Managing death in ALS/MND: identifying caregivers' perspectives of the final days of life
Ray, R., and Brown, J. (2009) Managing death in ALS/MND: identifying caregivers' perspectives of the final days of life. In: Proceedings of 20th International Symposium on ALS/MND (10), p. 35. From: 20th International Symposium on ALS/MND, 8 - 10 December, 2009, Berlin, Germany.
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Background: Family caregivers usually remain central to the provision of care throughout the illness trajectory. Yet, little is known about how they manage or cope with the dying process and the death of their relative with ALS/MND.
Objective: This study sought to understand the experiences and support needs of family caregivers, during their relatives’ final days of life.
Methods: Longitudinal studies of family caregiving in ALS/MND were undertaken in Australia and United Kingdom. Primary caregivers participated in in-depth interviews at four month intervals throughout the illness trajectory, including the bereavement phase. Five cases from each country were purposively sampled for analysis. A process of open and axial coding was used to categorise the data and identify themes as they emerged from each caregiver’s story.
Results: In the broadly similar socio-cultural structure of Australia and the United Kingdom, family caregivers in both countries expressed similar experiences of their relative dying. However, their construction of the dying process varied, exhibiting delicately nuanced differences in their experiences and their responses. In eight out of ten cases, patients were cared for at home until their last days of life. All the United Kingdom cases died in hospital/hospice. Three of the Australian cases died at home and two died in hospital/hospice. Conversations between the caregiver and the dying person, about end of life, were only evident in six out of ten cases. The most prominent themes across all cases were dignity, emotional labour, advanced care planning, spiritual sustenance, reflective guilt, and redefinition. Caregivers were often unprepared for the rapid deterioration and sudden death of their relative, prolonging their sense of loss and disconnection.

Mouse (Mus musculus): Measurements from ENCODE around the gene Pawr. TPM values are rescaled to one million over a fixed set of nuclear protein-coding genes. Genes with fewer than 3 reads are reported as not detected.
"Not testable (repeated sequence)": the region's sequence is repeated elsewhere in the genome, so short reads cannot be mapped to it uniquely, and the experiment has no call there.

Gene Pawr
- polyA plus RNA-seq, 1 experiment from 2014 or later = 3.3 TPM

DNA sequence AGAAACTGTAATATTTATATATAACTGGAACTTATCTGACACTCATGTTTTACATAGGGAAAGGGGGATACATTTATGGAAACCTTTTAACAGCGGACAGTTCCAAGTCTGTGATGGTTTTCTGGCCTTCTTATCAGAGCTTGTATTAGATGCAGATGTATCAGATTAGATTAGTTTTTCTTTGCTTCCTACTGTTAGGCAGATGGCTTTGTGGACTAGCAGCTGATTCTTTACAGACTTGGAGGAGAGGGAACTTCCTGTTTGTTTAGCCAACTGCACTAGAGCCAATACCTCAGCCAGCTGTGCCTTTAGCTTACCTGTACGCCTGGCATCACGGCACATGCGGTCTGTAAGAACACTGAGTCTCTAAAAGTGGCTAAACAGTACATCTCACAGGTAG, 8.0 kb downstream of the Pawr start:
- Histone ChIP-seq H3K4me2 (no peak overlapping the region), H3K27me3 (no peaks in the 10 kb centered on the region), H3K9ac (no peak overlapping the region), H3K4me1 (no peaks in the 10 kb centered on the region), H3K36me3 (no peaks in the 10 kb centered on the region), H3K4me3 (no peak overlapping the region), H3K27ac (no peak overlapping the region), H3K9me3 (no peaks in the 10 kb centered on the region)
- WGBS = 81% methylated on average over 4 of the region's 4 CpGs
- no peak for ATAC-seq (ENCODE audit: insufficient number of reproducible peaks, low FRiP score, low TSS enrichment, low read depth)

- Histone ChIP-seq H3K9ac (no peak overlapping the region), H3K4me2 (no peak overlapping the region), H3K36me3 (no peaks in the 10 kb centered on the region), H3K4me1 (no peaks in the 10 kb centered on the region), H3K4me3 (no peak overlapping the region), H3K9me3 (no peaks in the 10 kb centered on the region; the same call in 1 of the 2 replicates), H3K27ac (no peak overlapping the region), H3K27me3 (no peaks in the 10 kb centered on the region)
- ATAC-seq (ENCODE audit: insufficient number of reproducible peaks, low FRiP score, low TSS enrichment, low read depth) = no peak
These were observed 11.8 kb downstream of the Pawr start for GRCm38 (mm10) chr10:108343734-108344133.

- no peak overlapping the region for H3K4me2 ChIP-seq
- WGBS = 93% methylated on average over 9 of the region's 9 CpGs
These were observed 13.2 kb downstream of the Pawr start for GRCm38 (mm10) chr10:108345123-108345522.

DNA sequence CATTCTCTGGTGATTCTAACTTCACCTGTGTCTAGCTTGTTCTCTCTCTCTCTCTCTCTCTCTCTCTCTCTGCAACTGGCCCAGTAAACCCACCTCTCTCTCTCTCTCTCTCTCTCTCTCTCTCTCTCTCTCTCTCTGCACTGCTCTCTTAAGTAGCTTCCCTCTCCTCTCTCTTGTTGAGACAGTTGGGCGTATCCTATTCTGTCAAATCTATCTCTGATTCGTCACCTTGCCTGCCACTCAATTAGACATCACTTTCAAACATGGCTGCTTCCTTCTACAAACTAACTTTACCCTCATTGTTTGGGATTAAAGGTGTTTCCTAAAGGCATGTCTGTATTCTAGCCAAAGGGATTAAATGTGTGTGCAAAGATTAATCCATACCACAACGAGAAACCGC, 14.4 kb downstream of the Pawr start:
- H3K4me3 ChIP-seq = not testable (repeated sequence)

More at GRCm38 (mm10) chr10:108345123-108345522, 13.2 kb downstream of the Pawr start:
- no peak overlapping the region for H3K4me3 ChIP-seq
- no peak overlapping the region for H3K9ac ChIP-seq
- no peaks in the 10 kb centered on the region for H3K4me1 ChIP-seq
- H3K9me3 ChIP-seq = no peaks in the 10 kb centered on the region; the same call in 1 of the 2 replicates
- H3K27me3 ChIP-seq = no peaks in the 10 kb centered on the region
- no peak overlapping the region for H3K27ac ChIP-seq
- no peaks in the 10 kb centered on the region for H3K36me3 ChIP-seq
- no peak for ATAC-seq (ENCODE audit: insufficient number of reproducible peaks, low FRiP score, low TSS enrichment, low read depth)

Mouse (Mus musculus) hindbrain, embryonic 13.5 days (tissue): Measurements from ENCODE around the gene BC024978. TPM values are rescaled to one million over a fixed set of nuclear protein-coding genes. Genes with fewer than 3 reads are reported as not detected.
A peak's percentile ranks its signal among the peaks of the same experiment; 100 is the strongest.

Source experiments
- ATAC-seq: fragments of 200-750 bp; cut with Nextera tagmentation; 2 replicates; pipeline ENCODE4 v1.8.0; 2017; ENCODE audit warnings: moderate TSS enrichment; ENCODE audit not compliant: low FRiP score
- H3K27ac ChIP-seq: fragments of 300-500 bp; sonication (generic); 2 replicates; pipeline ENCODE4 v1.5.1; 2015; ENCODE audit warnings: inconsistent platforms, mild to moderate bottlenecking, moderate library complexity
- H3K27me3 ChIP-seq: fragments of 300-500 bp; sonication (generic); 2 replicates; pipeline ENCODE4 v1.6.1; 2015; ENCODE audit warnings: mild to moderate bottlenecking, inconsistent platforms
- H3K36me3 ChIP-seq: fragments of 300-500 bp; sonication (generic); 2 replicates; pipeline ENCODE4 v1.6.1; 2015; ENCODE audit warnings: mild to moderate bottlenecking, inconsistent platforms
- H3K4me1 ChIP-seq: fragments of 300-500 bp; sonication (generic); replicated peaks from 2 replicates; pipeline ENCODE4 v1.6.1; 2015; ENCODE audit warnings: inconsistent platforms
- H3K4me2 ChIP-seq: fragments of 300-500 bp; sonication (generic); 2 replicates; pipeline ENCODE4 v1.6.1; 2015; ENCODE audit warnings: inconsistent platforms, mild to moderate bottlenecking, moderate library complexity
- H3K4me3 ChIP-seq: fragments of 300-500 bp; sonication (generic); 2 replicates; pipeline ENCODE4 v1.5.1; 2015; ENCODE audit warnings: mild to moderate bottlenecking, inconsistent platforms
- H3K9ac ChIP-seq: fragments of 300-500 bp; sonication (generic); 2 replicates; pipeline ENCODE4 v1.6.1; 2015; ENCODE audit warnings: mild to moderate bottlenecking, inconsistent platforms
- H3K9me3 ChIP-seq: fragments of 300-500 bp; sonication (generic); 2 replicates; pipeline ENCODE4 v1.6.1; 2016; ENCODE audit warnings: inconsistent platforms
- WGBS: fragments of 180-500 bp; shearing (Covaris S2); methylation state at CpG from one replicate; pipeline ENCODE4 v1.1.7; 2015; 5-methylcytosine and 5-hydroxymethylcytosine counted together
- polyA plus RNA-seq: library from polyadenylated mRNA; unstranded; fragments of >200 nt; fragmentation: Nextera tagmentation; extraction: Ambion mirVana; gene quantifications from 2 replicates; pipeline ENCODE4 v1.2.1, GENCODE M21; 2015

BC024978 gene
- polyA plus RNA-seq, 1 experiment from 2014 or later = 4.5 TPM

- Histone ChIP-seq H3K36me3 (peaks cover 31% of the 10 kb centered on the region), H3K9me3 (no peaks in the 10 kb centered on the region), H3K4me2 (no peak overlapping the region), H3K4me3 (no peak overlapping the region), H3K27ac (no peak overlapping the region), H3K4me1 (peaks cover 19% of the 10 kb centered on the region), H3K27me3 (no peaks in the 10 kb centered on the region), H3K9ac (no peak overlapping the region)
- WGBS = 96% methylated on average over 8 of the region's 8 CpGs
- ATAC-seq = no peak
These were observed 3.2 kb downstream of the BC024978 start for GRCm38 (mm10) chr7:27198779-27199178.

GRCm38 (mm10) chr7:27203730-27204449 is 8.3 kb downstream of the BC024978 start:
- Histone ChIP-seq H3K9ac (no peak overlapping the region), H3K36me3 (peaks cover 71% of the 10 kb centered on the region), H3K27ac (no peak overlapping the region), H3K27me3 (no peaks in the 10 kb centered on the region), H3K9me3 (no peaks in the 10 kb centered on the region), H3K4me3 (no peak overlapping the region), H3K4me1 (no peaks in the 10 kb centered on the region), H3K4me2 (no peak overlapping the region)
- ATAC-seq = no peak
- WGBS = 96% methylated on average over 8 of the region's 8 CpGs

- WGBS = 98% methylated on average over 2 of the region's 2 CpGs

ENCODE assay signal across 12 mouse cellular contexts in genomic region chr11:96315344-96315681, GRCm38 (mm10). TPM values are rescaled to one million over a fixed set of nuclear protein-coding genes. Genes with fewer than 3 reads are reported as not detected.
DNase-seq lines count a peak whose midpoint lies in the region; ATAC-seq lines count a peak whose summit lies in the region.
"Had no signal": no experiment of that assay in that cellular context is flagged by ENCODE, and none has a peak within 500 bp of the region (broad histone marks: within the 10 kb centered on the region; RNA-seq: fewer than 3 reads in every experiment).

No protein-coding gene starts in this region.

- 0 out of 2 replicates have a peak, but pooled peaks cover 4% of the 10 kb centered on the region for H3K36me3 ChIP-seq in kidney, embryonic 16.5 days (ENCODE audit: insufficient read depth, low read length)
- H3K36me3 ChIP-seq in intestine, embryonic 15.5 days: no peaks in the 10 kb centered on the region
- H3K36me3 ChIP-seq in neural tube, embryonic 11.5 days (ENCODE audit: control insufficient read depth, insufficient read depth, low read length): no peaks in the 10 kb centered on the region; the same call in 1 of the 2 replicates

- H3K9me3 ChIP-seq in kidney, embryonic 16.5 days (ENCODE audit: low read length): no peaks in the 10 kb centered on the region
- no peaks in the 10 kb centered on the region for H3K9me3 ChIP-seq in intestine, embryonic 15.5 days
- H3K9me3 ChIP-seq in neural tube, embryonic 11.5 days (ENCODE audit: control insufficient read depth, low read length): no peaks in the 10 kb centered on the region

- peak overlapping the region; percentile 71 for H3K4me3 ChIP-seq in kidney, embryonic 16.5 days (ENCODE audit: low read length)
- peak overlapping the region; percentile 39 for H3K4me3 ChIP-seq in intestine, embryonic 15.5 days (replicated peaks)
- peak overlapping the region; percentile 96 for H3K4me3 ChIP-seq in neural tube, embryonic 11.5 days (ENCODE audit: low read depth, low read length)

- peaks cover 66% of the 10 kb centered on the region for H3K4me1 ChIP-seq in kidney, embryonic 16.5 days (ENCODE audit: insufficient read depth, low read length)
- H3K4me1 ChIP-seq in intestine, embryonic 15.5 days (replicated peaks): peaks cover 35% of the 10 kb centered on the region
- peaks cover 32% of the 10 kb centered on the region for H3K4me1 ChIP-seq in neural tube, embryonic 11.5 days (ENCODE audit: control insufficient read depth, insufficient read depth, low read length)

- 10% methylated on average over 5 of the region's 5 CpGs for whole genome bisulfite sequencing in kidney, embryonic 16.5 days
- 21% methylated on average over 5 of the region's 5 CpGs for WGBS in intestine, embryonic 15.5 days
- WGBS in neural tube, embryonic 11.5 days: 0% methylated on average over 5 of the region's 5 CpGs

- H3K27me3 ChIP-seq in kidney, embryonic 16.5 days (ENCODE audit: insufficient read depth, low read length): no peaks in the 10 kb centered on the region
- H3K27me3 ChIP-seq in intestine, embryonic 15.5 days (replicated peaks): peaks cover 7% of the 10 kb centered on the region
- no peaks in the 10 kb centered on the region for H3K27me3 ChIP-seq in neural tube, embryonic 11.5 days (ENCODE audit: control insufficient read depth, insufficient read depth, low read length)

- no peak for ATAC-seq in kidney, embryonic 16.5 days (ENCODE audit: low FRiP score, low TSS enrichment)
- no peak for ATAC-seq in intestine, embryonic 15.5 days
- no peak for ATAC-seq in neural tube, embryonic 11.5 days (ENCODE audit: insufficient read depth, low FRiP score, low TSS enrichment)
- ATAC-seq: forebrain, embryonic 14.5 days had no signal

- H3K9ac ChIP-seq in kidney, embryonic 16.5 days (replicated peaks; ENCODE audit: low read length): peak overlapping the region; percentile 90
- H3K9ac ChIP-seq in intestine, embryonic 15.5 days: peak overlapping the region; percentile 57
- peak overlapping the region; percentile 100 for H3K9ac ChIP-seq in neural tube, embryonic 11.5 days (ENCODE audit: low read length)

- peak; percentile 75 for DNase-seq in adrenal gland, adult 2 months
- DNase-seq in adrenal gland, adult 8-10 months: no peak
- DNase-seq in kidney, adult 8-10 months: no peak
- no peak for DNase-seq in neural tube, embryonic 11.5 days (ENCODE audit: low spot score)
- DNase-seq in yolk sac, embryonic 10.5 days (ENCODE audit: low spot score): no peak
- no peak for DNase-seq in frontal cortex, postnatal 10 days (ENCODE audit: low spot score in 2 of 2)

Discussion and conclusion: The increasing trend towards dying at home is both challenging and rewarding for family caregivers. The quality of life focus, prominent during the earlier phases of living with ALS/MND, can be easily over looked in the medicalised processes of dying. When caregivers reflected on the dying experience and said “we got it right”, they lived with the positive affirmations of caregiving. However, if the dying experience was characterised by conflict about decision making, then negative memories are perpetuated.
This study demonstrated the need for an inclusive process of effective communication between the patient, the family and health and social care professionals, to prepare for dying. There is a need to develop communication skills to facilitate conversations that will support patient and family caregiver decision making and enhance their coping skills. While it is recognised that patients and caregivers have to be emotionally ready to have these conversations, the often unpredictable, degenerative nature of ALS/MND increases the need to facilitate preparation for dying in a timely manner.
|Item Type:||Conference Item (Abstract / Summary)|
|Keywords:||caregivers; dying; advanced planning|
Abstracts also published in Amyotrophic Lateral Sclerosis, Vol 10 Supp 1 2009
|Date Deposited:||05 May 2010 23:31|
|FoR Codes:||11 MEDICAL AND HEALTH SCIENCES > 1199 Other Medical and Health Sciences > 119999 Medical and Health Sciences not elsewhere classified @ 100%|
|SEO Codes:||92 HEALTH > 9202 Health and Support Services > 920211 Palliative Care @ 100%|